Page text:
“Yeah, I think he did,” the back replied. “It was a lot of learning curves. Coming here, it was a new quarterback, a new offensive system, again, having your son as a coordinator, having a distraction all offseason of whether or not people would be around, and having a running back controversy. It was so much to go along with becoming the head coach of the Washington Redskins. Only him, and Bruce Allen and Mr. Snyder know the direction we’re heading in and they know the overall plan. I don’t think they signed him thinking it was going to be winning right away. I think they knew it’d be a tough time and that to put his people in place, it’ll be better.”
When asked about Portis’ take that Shanahan made sacrificial moves backward to better move the team forward, the coach said, “I think it’s a constant evaluation period, watching guys in practice and in games. It’s part of the process. Some guys really step up and other guys are looking good, but maybe through the middle of the season they may tail off. It’s a long process over 16 games, but it’s one that’s very necessary and one that’s done every year. You’re hoping that you don’t have to [take steps backwards], but in some positions, you do.”
Portis believes he still can be one of Shanahan’s “people” although he has played only a combined 13 games in two seasons. (Last season was cut short by a concussion after eight games. This season Portis was limited to five games by torn groin and abdomen muscles). But Portis believes that his production in abbreviated work this season (227 yards and two touchdowns on 54 carries -- an average of 4.2 yards a carry -- and five catches for 55 yards) are indication enough that he still can be productive in the NFL. And the ninth-year veteran says because of the last two shortened seasons, he will be a fresher 30-year-old than most backs. But he doesn’t have a feeling one way or another about where he’ll be next season.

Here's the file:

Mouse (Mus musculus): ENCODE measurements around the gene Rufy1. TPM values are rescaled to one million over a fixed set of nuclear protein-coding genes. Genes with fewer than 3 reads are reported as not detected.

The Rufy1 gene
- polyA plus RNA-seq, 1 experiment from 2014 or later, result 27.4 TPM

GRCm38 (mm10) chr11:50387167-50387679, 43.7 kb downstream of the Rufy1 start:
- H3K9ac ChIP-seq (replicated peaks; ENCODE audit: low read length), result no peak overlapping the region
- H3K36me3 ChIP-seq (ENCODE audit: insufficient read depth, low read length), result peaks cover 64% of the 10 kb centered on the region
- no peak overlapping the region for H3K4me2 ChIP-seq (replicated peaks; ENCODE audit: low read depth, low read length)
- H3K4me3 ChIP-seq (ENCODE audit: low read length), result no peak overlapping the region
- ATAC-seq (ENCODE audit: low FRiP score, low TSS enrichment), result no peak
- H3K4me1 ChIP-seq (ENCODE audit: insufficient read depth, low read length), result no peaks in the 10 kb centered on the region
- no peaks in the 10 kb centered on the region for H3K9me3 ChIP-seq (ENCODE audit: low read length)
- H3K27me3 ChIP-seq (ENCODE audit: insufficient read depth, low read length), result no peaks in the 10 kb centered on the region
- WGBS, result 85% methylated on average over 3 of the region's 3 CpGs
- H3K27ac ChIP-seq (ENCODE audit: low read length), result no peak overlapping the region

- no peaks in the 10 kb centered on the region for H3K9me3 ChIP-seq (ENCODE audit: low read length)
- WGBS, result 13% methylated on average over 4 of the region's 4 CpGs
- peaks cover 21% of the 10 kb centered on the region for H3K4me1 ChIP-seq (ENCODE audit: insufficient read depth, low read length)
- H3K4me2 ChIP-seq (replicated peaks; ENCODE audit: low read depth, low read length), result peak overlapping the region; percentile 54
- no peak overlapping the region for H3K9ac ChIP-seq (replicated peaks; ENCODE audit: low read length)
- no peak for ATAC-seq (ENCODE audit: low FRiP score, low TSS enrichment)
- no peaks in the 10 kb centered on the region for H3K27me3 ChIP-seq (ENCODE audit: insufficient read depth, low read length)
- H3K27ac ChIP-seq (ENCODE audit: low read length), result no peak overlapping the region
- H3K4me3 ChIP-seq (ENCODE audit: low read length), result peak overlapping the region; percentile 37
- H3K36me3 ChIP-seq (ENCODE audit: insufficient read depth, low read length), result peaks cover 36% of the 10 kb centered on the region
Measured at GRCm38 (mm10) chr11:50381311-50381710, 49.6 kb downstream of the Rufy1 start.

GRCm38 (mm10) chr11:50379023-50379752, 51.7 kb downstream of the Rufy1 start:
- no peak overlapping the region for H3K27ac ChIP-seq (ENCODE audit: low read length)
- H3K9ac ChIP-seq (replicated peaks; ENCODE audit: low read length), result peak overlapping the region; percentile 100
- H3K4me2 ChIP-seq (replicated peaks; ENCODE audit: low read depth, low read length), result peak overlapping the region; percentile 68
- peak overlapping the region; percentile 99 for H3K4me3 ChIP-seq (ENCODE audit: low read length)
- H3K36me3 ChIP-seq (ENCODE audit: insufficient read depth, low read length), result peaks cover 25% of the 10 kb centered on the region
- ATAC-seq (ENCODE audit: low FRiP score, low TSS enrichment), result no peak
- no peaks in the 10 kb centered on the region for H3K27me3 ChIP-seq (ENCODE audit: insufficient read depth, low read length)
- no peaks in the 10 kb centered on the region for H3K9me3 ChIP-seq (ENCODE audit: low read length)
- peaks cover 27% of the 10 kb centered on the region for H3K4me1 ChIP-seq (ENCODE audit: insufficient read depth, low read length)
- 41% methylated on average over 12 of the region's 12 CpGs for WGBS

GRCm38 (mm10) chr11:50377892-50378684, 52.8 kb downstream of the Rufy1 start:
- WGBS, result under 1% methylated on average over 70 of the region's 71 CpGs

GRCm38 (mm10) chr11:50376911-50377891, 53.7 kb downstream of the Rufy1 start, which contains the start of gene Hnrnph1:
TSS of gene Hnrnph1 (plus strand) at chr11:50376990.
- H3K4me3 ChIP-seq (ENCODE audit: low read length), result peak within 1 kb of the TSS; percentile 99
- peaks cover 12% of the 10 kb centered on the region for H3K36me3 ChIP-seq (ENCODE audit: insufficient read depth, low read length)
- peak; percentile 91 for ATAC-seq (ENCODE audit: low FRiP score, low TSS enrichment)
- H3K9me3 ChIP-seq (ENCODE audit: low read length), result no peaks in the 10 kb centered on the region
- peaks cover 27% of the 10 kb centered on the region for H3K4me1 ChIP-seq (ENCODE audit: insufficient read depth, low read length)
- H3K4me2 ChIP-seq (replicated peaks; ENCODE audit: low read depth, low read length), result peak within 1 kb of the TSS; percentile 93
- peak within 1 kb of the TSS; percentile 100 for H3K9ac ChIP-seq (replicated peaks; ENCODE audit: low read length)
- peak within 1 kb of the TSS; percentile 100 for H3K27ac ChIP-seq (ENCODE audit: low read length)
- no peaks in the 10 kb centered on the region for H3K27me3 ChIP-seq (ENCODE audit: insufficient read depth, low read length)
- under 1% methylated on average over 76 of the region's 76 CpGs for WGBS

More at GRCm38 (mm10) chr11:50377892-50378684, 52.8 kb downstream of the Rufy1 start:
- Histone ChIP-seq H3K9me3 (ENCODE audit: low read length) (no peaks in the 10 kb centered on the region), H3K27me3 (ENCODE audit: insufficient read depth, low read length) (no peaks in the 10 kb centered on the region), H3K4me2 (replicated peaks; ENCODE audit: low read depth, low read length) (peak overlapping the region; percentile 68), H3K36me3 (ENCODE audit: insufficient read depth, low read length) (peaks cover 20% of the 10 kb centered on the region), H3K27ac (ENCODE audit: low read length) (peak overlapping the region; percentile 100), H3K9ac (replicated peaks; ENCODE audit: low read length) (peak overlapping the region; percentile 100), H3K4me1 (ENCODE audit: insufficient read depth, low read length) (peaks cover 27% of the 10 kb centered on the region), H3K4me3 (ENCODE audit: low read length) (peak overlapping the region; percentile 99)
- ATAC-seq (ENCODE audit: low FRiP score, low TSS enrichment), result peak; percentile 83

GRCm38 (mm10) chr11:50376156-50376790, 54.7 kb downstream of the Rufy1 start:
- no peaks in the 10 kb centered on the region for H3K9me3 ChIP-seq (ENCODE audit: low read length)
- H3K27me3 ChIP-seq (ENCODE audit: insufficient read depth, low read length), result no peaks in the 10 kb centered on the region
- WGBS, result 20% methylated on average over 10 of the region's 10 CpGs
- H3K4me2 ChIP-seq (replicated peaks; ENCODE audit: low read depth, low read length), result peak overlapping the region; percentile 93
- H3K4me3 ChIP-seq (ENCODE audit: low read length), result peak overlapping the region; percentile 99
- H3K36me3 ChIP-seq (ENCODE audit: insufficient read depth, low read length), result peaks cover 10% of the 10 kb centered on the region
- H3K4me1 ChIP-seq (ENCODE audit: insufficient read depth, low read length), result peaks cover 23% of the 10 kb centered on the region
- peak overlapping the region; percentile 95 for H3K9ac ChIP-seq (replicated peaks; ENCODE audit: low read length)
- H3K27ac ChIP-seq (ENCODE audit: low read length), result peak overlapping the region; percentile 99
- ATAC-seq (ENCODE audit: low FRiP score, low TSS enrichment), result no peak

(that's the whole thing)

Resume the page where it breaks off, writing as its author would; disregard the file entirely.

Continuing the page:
Portis, who is scheduled to make just more than $8 million next season says he “understands it’s a business,” and that Washington could choose to cut him rather than pay him that hefty salary given his age and injury history. But he hopes that all the work he put in during the last offseason, as well as his seven years of allegiance to the Redskins earn him a spot in their immediate future. Portis is aware that he could easily accept a release and then go be contributor on a more championship-ready squad rather than continue to lobby to be the feature back of Washington’s rebuilding franchise. But he believes he is better than “just a contributor” and that closing out his career on a victorious note with Shanahan and the Redskins would be more satisfactory.
“I don’t think I’ll be just a contributor on any team,” Portis says. “I don’t think any defensive coordinator will look and the game plan and say, ‘Oh, that’s Portis. Don’t worry about him.’ If he do, I would love that. I really would. But I think when you build and put so much time into an organization, and I helped with the rise and the fall so to speak. When it was good, it was like, ‘Portis is awesome.’ When it was bad, it was like, ‘Portis is horrible.’ So, just being part of this organization, and knowing that this organization is going to turn around for the change, you would love to see the good side.”